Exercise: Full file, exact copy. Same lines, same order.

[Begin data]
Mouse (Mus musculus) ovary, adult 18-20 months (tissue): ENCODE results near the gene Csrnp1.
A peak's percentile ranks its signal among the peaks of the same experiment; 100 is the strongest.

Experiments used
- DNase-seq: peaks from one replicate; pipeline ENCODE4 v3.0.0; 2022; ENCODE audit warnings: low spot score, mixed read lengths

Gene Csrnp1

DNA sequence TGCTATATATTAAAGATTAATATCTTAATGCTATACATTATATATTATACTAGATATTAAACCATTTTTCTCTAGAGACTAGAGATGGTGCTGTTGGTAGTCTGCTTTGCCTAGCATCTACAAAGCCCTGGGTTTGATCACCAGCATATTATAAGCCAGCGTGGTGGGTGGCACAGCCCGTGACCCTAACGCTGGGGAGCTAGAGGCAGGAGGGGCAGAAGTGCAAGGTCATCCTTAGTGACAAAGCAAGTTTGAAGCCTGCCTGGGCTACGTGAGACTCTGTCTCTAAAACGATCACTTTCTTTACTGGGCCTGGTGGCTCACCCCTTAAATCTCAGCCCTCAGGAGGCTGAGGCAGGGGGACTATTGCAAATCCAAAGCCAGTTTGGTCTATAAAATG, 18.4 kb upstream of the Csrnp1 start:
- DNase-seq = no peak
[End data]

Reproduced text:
Mouse (Mus musculus) ovary, adult 18-20 months (tissue): ENCODE results near the gene Csrnp1.
A peak's percentile ranks its signal among the peaks of the same experiment; 100 is the strongest.

Experiments used
- DNase-seq: peaks from one replicate; pipeline ENCODE4 v3.0.0; 2022; ENCODE audit warnings: low spot score, mixed read lengths

Gene Csrnp1

DNA sequence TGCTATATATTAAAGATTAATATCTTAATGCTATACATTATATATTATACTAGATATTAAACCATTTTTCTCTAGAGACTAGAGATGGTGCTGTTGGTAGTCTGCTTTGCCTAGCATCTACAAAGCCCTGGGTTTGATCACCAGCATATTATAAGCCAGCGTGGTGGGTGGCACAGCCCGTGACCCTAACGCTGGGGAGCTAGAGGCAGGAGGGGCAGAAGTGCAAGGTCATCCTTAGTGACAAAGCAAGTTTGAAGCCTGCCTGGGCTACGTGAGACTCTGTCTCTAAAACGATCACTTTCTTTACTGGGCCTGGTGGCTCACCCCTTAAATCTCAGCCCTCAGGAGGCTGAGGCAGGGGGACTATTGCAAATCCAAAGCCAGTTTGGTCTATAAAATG, 18.4 kb upstream of the Csrnp1 start:
- DNase-seq = no peak